The Threat of Small Things: Patterns of Repression and Mobilization Against Micro-Sized Groups in Indonesia
My dissertation investigates an oft-overlooked puzzle in the literature on ethnic and religious conflict: conflict involving groups constituting less than 1% of the population (“micro-sized groups”). Why, given their economic and political insignificance, do micro-sized groups become targets of mobilization and repression? I argue that the threat of micro-sized groups is constitutive and that this constitutive threat resonates when it is publically visible. Micro-sized groups thus become seen as a threat to the larger ethnic, religious, or national group when 1) the micro-sized group poses a visible constitutive threat and 2) when political entrepreneurs are incentivized to amplify these threats for their own interests. Drawing on archival and interview data collected over 17 months of fieldwork, I develop my argument through the case of the Ahmadiyah sect in Indonesia. By identifying why and how micro-sized groups come to be seen as threats, this paper shows that threat perception is not only about material interests and resources, but is also tied to public display and group visibility.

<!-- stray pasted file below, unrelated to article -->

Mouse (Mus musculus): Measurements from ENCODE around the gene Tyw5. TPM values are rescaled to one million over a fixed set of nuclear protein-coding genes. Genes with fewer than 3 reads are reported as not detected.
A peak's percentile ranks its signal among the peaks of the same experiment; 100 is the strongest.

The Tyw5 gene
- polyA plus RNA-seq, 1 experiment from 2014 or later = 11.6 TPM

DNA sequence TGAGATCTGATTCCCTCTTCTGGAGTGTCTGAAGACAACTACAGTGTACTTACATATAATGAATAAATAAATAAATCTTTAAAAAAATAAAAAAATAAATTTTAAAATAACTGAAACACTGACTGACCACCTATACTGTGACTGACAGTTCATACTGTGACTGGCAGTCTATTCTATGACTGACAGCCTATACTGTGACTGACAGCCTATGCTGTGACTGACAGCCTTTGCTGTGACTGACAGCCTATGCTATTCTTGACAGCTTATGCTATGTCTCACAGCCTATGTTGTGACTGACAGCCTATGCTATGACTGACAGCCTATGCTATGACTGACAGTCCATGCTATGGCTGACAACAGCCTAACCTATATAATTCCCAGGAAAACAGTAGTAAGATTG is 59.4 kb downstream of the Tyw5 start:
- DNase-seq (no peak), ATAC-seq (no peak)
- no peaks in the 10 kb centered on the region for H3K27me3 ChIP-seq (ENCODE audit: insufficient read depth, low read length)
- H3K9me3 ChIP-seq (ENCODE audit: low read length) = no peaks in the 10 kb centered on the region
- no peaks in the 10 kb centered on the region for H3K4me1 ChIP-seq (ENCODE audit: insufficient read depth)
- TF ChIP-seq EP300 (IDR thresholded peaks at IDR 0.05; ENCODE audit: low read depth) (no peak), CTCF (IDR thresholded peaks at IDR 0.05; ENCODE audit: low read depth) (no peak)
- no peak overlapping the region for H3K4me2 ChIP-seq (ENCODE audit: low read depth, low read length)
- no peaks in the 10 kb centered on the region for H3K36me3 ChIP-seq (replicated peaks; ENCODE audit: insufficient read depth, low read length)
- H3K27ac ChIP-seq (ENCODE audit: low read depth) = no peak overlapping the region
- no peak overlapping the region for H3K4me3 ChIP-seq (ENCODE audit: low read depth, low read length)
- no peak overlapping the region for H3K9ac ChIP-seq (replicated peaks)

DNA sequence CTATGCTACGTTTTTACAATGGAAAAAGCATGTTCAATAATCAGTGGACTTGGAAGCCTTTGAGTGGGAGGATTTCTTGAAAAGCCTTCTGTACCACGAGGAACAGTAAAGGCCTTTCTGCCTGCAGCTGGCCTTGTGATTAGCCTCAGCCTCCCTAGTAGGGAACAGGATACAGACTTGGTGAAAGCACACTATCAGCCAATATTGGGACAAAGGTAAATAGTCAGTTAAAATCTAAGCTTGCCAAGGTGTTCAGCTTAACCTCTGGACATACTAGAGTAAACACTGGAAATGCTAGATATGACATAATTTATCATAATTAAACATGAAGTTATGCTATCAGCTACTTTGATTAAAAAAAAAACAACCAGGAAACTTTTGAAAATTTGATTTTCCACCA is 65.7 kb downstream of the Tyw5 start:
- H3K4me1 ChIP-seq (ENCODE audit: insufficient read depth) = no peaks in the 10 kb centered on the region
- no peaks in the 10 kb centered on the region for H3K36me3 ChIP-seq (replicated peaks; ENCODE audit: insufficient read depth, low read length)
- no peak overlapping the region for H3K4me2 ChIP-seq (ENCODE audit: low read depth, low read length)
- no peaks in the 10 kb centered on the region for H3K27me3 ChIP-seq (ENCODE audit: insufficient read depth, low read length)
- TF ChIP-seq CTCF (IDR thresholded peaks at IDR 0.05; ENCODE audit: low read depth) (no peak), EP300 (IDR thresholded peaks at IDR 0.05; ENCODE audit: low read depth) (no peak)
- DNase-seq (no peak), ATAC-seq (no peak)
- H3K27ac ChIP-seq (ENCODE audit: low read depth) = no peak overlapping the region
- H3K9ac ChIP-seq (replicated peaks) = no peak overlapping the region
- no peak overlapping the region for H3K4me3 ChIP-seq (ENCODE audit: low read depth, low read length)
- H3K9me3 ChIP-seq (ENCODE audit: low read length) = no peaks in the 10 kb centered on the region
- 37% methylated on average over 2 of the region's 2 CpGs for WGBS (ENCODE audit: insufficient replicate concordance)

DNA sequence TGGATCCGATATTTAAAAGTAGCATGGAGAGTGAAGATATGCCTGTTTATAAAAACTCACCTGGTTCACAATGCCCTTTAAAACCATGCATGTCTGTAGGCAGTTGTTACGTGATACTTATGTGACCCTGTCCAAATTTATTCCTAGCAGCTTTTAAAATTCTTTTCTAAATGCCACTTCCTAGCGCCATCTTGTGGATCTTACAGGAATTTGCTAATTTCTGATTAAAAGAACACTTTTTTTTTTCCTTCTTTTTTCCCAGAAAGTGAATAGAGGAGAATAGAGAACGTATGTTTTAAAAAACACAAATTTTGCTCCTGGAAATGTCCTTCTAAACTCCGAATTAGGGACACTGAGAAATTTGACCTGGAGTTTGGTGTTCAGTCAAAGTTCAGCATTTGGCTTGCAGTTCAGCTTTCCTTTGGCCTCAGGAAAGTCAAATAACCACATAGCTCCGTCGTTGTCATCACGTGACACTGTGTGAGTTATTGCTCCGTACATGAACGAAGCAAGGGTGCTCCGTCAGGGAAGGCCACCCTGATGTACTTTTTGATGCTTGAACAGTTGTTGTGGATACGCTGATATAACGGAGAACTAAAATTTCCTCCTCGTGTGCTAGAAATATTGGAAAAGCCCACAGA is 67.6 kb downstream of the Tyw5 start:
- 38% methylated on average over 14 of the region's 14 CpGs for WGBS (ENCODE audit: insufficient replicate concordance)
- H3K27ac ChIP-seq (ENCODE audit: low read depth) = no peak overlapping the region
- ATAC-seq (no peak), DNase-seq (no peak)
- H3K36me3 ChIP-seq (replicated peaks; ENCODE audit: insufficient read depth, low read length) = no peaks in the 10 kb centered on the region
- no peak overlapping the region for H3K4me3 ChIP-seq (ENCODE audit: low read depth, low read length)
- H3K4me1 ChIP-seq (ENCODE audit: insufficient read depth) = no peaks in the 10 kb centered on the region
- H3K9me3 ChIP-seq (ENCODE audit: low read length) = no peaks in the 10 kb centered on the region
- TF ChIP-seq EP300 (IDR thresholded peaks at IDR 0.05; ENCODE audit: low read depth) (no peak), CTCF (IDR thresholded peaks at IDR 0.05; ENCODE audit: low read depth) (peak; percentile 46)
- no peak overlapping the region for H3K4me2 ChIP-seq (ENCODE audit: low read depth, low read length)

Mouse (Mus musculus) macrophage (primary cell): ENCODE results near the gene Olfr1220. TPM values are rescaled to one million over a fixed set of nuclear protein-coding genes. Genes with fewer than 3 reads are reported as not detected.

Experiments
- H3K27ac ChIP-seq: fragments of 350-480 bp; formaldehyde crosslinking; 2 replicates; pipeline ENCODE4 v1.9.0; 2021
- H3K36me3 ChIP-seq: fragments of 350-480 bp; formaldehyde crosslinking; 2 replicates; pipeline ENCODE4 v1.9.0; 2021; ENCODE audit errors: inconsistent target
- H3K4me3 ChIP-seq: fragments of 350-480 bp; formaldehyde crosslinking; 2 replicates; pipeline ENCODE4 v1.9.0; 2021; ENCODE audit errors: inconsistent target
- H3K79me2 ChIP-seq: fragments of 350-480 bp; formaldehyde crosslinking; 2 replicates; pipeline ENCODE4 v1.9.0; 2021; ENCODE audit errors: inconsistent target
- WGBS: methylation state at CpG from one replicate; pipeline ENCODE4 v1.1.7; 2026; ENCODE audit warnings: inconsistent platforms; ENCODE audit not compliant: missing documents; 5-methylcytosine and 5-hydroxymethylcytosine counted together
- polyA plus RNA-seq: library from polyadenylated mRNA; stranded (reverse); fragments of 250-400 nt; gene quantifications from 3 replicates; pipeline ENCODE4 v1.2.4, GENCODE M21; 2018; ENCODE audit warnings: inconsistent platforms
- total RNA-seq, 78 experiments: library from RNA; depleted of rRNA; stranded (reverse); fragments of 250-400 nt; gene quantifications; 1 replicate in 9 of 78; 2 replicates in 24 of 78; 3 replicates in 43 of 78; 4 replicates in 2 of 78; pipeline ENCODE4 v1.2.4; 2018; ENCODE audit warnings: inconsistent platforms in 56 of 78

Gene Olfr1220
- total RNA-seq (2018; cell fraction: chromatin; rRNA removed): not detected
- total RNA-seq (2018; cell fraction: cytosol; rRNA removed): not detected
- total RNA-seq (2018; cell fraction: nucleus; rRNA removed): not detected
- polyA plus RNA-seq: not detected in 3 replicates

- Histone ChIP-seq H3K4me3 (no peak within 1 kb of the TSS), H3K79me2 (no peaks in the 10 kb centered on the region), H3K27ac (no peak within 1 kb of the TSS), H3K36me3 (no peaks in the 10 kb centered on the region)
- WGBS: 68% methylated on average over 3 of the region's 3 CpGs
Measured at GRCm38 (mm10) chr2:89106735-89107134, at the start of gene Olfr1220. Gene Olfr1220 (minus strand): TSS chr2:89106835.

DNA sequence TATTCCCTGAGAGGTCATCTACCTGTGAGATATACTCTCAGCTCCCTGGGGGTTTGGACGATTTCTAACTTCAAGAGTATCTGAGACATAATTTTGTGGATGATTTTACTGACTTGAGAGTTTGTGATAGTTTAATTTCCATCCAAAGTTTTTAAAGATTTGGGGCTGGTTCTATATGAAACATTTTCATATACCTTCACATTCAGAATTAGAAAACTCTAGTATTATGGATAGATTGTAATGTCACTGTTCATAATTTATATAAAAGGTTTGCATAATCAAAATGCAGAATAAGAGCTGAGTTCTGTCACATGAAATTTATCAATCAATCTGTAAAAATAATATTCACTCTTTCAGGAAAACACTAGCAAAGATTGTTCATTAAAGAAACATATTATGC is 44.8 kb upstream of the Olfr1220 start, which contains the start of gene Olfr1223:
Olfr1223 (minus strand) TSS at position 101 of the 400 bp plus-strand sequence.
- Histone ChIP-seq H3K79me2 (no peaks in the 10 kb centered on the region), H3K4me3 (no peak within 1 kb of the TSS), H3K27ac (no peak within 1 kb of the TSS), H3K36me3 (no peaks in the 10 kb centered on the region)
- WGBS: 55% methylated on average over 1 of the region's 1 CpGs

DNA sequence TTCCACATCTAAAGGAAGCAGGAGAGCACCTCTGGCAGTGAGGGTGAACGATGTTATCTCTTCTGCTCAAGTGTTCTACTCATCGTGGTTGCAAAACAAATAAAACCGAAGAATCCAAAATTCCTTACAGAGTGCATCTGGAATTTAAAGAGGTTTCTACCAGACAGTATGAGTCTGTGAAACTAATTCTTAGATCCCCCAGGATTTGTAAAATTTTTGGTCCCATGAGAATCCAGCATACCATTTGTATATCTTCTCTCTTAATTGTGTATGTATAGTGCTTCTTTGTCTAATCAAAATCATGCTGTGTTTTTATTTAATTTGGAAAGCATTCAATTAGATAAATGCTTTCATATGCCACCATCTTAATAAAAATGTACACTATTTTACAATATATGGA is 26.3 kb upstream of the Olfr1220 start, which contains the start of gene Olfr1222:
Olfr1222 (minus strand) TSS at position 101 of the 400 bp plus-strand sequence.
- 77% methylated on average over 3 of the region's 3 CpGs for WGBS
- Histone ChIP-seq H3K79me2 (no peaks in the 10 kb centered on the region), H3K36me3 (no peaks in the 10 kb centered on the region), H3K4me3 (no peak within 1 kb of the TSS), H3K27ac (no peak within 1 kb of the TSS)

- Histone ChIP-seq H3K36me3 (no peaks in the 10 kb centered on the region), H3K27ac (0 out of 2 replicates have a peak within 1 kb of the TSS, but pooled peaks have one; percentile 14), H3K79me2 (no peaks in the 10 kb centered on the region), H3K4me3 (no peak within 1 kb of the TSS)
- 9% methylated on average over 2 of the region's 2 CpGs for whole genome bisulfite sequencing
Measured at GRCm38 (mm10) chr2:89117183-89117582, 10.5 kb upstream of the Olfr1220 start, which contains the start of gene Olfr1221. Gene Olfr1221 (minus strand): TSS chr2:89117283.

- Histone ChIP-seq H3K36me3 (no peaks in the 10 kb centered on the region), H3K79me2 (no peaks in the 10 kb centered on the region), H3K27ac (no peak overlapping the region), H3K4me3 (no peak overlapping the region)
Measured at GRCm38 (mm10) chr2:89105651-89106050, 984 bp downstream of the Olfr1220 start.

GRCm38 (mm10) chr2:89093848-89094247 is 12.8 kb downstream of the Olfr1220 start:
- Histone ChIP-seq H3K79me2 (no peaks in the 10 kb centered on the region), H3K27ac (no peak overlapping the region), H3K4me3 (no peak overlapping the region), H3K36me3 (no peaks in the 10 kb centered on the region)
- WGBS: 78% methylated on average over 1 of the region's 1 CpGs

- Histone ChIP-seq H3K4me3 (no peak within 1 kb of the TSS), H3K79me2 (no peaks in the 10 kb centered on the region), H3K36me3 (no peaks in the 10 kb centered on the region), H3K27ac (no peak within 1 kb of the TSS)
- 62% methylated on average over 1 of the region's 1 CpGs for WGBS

ARTICLES (Peer Reviewed)
“Informal Networks and Religious Intolerance: How Clientelism Incentivizes the Discrimination of the Ahmadiyah in Indonesia.” 2018. Citizenship Studies, vol 22, no. 2, pp. 191-207. [Indonesian Translation 2019 from Yayasan Pustaka Obor]
Policy papers & commentary
“Indonesia’s 2019 General Election: Democracy in Retreat?” Forthcoming. Asian Politics and Policy.
Manuscripts in pREPARATION*
"The Threat of Small Things: The Occupation of Public Space and the Persecution of Micro-Sized Groups in Indonesia." Job Market Paper.
“Towards Active Reflexivity: Positionality and Practice in the Production of Knowledge” (with Aarjen Glas). Revise and Resubmit at PS: Political Science.
“Reflexivity and Research Assistants: How the Social Location of Research Assistants Shapes the Production of Knowledge” (with Syahar Banu). In Progress.